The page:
Mt. Gox asks for postponement of Karpeles' deposition in U.S. court

PCWorld News

Mt. Gox CEO Mark Karpeles, who was ordered to appear before a U.S. bankruptcy court to answer questions, has asked for a postponement of his deposition.

In an emergency motion, Karpeles seeks to appear before the U.S. Bankruptcy Court for the Northern District of Texas, Dallas Division, tentatively on May 5 rather than at a Thursday appearance set by the court.

The filing on Monday by the failed Bitcoin exchange cited Karpeles’ need to hire a counsel in connection with a subpoena from the Financial Crimes Enforcement Network (FinCEN) of the U.S. Department of the Treasury to appear before it and provide testimony on Friday in Washington, D.C. FinCEN has been scrutinizing virtual currencies recently.

Until such time as counsel is retained and has an opportunity to “get up to speed” and advise Karpeles on the FinCEN subpoena, “he is not willing to travel to the U.S.,” according to the filing. The subpoena from FinCEN did not attach a document request and did not specify topics for discussion, it added.

The Tokyo exchange filed on March 9 for bankruptcy protection in the U.S., after filing for bankruptcy in Tokyo District Court on Feb. 28.((

The company suspended trading on Feb. 25 and said it had lost around 750,000 Bitcoins owned by customers and around 100,000 belonging to the exchange, valued at US$474 million at the time.(The exchange later said it found 200,000 bitcoins, worth about $116 million.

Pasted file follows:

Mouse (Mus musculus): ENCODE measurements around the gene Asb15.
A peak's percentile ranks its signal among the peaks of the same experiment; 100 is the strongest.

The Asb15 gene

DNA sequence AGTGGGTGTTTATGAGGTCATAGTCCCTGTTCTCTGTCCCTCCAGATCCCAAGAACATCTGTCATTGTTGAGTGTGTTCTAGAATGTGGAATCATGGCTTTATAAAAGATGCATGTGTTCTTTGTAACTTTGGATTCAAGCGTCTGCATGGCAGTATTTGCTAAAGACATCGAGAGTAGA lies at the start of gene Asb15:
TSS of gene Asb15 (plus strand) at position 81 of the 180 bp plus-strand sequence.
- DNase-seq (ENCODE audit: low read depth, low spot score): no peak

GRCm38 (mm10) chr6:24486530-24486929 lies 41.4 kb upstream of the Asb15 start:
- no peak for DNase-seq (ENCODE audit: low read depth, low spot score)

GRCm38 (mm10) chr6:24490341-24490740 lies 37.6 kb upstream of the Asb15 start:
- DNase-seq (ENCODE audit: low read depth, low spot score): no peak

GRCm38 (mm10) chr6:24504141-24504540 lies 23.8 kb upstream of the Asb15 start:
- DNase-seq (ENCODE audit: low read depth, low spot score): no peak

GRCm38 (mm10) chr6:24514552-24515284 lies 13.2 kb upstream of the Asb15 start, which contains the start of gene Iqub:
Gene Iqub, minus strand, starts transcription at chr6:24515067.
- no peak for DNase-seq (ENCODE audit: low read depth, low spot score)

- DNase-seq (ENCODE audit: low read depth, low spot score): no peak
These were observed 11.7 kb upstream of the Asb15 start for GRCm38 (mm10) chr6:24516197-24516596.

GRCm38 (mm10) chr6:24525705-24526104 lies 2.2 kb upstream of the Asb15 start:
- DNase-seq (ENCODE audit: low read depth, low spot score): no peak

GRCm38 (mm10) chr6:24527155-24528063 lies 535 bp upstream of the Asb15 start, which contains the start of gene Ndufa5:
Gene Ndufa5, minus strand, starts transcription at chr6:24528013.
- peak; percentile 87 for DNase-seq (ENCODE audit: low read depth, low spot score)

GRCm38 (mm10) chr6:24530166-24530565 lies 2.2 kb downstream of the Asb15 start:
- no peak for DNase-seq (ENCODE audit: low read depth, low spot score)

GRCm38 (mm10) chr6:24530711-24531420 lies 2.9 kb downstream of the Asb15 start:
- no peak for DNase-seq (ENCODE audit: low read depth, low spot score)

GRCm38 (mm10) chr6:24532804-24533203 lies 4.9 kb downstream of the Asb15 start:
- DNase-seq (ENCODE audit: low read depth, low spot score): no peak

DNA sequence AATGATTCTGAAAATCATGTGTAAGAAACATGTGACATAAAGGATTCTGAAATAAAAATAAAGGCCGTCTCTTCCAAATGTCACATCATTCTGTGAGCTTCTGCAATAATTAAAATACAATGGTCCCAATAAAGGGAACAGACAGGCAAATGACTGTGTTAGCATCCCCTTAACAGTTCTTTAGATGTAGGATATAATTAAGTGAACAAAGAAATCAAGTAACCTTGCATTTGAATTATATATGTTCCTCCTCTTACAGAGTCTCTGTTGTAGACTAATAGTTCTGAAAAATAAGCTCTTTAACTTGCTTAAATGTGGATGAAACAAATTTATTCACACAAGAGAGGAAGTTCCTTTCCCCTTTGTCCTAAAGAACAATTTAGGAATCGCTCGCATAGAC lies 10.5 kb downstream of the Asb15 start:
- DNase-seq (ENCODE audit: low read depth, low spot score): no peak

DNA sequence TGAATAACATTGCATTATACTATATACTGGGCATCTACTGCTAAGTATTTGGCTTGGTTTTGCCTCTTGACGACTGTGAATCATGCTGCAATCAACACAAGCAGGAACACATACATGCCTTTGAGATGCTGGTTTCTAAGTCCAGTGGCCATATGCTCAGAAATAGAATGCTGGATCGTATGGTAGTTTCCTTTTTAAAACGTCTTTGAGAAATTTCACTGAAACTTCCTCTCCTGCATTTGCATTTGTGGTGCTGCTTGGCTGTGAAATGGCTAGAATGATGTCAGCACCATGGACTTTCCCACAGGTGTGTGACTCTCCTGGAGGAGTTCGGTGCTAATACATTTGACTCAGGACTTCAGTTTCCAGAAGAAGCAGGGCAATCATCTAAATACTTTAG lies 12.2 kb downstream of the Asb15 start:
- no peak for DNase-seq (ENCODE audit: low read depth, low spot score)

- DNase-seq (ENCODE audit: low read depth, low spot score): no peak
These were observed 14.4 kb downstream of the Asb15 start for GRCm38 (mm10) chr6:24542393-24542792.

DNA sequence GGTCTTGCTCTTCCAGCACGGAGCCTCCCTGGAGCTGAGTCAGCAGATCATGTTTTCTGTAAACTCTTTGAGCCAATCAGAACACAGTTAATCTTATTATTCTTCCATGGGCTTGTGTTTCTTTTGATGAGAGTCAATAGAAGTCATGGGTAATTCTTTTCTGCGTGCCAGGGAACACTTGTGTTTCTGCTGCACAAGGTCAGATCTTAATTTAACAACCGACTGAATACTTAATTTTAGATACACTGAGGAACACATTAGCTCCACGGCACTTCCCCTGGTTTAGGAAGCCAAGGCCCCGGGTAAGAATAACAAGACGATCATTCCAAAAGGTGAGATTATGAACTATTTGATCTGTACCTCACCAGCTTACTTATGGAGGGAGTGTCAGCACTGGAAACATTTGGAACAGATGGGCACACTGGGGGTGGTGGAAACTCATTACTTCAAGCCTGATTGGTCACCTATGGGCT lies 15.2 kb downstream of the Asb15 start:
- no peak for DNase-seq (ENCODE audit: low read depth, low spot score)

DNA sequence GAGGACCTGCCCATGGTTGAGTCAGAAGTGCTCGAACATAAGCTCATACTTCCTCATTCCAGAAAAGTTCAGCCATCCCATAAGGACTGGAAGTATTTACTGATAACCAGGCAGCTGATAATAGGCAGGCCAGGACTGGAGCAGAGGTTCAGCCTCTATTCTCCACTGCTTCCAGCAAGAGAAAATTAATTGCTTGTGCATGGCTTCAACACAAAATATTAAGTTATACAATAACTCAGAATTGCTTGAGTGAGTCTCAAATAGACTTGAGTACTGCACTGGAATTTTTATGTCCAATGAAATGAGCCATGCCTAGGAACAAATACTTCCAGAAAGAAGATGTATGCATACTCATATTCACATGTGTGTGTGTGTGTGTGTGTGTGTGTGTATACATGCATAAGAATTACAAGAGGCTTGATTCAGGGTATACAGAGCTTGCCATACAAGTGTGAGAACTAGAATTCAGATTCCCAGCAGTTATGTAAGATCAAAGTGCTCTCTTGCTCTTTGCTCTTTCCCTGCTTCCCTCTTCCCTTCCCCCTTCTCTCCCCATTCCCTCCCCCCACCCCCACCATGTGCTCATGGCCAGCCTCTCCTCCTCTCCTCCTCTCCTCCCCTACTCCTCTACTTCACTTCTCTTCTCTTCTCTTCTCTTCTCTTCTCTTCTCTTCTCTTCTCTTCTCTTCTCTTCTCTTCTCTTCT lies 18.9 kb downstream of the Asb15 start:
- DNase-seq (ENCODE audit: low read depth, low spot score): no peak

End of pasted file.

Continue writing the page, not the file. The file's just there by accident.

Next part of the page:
On March 25, Gregory D. Greene and Joseph Lack, plaintiffs in another U.S. litigation filed a motion to compel testimony by Karpeles in the bankruptcy court, which ordered his deposition in Dallas, Texas on Thursday. Greene and Lack have filed a class-action suit in Illinois, alleging that the exchange was involved in fraud and the theft of bitcoins.

Mt. Gox was non-committal on whether the process of hiring a lawyer would be complete by May 5. The exchange said in the filing that it “cannot guarantee that Mr. Karpeles will attend the deposition on May 5, 2014, either.”

Shop ▾
arrow up Amazon Shop buttons are programmatically attached to all reviews, regardless of products' final review scores. Our parent company, IDG, receives advertisement revenue for shopping activity generated by the links. Because the buttons are attached programmatically, they should not be interpreted as editorial endorsements.

Subscribe to the Best of PCWorld Newsletter

Comments